Keeping the rules is easy. Remember the meeting between Jesus and the rich young man. He claimed to have kept the 10 commandments – no problem there. But Jesus showed him that he needed to do more than that, to follow the example of the good Samaritan who was himself despised and excluded; to go the extra mile.
By going beyond what is asked of us we can both challenge society’s expectations and fulfill God’s.
A prayer, using the Winter Olympic slogan ‘Hot, Cool, Yours’, to accompany a time of reflection
Hot is the fire that burns within me in the face of injustice:
against those who seek vengeance;
against those who strike the weak;
against those who steal from the poor;
against those who ask for too much.
You are the Lord, my God.
Turn me to face your way,
for I claim to be a child of God.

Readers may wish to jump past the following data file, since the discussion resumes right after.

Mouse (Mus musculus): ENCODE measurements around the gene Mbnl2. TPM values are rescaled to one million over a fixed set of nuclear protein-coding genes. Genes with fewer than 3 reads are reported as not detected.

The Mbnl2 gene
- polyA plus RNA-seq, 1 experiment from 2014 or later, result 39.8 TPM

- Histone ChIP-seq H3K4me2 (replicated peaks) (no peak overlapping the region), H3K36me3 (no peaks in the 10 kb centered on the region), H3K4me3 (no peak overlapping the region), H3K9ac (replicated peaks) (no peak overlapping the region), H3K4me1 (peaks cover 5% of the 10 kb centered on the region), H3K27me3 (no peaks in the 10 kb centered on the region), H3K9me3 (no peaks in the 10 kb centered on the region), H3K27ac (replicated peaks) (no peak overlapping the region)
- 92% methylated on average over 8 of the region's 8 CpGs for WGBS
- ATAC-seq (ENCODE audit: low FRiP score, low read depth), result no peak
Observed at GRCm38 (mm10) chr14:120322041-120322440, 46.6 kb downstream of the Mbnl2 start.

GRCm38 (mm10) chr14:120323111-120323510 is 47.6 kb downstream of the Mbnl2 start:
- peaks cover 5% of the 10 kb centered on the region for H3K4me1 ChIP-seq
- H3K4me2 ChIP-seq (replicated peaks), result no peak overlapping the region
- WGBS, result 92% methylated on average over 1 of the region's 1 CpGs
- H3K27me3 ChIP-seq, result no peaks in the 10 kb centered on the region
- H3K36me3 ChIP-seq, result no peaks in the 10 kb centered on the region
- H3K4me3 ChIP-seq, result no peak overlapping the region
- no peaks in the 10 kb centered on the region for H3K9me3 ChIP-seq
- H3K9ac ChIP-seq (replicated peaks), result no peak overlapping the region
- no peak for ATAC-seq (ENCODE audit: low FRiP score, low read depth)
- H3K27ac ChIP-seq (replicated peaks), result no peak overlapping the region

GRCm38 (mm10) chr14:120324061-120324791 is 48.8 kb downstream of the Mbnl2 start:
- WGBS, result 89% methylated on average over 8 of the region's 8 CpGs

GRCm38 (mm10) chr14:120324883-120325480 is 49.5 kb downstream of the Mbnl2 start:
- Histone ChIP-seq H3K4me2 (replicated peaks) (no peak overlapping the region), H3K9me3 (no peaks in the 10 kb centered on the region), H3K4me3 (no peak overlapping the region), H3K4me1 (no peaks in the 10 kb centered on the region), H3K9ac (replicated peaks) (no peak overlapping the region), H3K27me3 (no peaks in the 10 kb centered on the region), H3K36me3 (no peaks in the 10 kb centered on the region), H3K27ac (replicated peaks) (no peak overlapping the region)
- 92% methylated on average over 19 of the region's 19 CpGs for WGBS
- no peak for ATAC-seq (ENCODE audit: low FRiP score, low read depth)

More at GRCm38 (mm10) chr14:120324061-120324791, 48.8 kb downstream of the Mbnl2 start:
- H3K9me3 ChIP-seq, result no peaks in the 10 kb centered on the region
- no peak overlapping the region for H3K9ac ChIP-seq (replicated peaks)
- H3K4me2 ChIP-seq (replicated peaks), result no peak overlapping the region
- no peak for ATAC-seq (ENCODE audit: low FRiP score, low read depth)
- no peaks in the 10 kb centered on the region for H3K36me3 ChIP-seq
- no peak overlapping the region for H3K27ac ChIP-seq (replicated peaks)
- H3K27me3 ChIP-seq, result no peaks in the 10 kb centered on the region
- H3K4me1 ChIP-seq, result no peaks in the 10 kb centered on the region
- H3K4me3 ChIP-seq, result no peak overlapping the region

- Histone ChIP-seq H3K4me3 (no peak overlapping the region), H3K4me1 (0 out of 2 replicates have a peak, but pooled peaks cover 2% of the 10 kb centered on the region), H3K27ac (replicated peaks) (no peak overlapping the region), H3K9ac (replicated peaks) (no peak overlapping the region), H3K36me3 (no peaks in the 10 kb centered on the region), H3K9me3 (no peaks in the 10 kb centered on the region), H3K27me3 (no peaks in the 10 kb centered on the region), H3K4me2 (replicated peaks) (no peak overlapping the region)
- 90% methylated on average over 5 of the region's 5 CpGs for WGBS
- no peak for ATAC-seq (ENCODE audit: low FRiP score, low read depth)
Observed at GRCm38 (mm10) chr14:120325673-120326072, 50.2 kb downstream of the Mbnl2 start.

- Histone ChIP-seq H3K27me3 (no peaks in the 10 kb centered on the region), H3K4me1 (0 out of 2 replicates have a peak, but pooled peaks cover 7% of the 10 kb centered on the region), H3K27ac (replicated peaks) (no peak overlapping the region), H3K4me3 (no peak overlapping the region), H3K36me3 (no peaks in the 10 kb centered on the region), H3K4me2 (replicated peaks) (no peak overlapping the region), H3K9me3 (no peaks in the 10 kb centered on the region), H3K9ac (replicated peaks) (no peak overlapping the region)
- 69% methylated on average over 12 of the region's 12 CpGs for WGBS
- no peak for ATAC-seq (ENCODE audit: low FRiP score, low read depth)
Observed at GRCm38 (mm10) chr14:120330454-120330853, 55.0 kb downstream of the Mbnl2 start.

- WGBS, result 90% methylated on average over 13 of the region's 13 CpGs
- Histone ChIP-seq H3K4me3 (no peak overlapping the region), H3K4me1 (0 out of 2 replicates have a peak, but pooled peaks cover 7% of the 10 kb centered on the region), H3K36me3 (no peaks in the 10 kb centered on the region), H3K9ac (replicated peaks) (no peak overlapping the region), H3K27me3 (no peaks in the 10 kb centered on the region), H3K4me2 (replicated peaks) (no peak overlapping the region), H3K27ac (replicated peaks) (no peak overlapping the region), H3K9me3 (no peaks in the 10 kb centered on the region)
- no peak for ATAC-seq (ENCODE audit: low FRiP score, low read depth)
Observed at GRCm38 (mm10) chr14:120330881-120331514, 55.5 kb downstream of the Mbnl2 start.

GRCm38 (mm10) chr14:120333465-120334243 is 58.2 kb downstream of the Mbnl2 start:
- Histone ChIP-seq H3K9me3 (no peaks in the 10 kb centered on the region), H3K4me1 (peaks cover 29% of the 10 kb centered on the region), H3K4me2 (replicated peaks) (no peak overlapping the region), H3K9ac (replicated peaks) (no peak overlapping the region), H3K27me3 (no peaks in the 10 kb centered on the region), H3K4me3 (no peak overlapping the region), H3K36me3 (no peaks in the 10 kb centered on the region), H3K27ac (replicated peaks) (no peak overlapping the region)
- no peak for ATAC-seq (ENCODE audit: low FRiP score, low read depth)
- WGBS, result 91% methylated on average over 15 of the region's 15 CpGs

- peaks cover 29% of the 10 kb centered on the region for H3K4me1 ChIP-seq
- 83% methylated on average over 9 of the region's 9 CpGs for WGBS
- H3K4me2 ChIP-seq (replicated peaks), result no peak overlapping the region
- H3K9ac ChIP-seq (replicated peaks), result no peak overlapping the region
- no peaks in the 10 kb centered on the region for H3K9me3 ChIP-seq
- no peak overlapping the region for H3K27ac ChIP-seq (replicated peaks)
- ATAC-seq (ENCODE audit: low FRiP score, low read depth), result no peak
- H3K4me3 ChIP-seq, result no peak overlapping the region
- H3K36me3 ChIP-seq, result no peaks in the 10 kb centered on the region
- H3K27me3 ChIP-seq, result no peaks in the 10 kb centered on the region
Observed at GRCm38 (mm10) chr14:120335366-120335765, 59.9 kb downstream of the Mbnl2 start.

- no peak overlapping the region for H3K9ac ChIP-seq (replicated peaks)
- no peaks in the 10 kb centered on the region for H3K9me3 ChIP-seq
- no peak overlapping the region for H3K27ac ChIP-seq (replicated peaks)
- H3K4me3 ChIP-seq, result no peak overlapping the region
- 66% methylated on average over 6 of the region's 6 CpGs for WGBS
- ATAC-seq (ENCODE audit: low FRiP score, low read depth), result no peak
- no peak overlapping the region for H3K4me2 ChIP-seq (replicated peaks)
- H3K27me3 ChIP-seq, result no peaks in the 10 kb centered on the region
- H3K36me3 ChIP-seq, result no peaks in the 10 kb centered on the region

Cool is often the response I give in the face of inequality:
when I fail to speak out against oppression;
when I fail to stand up to the one who bullies my neighbour;
when I fail to campaign for the poor;
when I fail to turn towards those who everyone else has turned away from.
You are the Lord, my God.
Turn me to face your way,
for I claim to be a child
Yours is the Kingdom
which defies society’s expectations.
Yours is power
which enables us to risk going beyond rules.
Yours is the glory
reflected in each person who turns from darkness to light.
You are the Lord, our God.
Turn us to face your way,
for we claim to be your children.